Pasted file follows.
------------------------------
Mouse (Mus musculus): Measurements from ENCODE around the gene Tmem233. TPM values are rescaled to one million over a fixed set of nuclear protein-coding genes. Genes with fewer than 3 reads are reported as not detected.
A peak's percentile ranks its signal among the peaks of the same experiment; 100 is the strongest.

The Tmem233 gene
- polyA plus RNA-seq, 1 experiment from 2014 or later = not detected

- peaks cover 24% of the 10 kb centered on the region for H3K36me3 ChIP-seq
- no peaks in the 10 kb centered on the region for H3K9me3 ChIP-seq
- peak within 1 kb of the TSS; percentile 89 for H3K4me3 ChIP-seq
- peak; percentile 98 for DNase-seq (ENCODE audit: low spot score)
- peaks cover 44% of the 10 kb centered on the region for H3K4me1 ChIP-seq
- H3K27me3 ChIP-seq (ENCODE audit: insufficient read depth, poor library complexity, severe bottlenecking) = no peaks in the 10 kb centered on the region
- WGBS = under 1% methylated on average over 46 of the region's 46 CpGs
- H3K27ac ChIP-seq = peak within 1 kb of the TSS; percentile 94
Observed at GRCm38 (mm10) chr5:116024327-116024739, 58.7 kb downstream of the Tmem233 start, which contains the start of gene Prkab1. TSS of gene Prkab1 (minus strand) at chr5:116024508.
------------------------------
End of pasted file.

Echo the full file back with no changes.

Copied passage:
Mouse (Mus musculus): Measurements from ENCODE around the gene Tmem233. TPM values are rescaled to one million over a fixed set of nuclear protein-coding genes. Genes with fewer than 3 reads are reported as not detected.
A peak's percentile ranks its signal among the peaks of the same experiment; 100 is the strongest.

The Tmem233 gene
- polyA plus RNA-seq, 1 experiment from 2014 or later = not detected

- peaks cover 24% of the 10 kb centered on the region for H3K36me3 ChIP-seq
- no peaks in the 10 kb centered on the region for H3K9me3 ChIP-seq
- peak within 1 kb of the TSS; percentile 89 for H3K4me3 ChIP-seq
- peak; percentile 98 for DNase-seq (ENCODE audit: low spot score)
- peaks cover 44% of the 10 kb centered on the region for H3K4me1 ChIP-seq
- H3K27me3 ChIP-seq (ENCODE audit: insufficient read depth, poor library complexity, severe bottlenecking) = no peaks in the 10 kb centered on the region
- WGBS = under 1% methylated on average over 46 of the region's 46 CpGs
- H3K27ac ChIP-seq = peak within 1 kb of the TSS; percentile 94
Observed at GRCm38 (mm10) chr5:116024327-116024739, 58.7 kb downstream of the Tmem233 start, which contains the start of gene Prkab1. TSS of gene Prkab1 (minus strand) at chr5:116024508.